12(17)  The Authority  of the factory and one of the insureds as well,  failed to  substantiate  the  quantity  claimed to have been damaged  in  the occurrence, in following respect.  Only self-prepared and computer  generated stock statement of arrival, process and that balance, as on date of loss, were shown and/or made available to me to substantiate “The claim”.

          12 (18) Inward-outward gate passes with weigh-bridge, load chits for quantity arrived in the factory for process and dispatched after processing were/are not made available.

          12 (19) Copies  of bills issued for processing charges to the outsider parties issued and details of payments, received from them and/or outstanding as the case may be were/are not made available.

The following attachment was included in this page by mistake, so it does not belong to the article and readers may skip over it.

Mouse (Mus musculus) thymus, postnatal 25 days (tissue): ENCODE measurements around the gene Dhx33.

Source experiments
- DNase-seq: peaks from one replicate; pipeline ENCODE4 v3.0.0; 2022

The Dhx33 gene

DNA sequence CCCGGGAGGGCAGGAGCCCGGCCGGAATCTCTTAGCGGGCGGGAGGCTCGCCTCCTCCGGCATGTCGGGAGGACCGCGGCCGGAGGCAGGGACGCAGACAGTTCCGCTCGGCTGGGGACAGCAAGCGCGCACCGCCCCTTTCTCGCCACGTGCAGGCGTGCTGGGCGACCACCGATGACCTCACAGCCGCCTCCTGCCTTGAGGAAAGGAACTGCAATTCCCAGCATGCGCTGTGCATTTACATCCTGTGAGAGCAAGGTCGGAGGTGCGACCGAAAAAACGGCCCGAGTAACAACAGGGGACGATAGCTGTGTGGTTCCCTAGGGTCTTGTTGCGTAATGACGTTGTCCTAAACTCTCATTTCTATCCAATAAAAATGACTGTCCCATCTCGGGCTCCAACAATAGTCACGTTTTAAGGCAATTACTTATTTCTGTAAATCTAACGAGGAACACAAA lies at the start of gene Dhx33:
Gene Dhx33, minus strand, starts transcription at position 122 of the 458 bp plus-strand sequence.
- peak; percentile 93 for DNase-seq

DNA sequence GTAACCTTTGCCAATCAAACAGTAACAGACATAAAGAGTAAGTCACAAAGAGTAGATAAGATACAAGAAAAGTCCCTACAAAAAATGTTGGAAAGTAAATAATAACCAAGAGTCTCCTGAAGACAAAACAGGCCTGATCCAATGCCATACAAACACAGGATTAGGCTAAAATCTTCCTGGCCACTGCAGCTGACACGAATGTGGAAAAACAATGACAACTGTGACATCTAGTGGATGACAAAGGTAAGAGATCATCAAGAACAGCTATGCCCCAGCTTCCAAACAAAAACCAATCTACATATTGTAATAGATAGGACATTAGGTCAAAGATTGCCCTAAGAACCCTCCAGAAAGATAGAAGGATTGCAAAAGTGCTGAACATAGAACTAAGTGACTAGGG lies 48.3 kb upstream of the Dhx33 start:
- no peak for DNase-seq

12(20) Records showing the history of the factory having processed stock  belonging to the other  parties in  the  recent past  or in the previous years were/are not made available. 

          12(21) Copies of sales bills in respect of current crop season pertaining to stock belonging to themselves were/are not made available.
          12 (22) Copies of sales tax returns for current and previous financial  years  mandatory  to file with sales tax department were/are not made available.

          12 (23) Factory authority and/or one of the insured were communicated vide my letter dated 17.04.2002 to comply the requirements to process their claim and subsequently, vide my RAD letter dated 24.06.2002  to furnish the same within the 15 days on receipt of the letter informing that default in compliance would lead to believe that they were/are not  interested in pursuing the claim and that the matter would be informed accordingly to the insurer.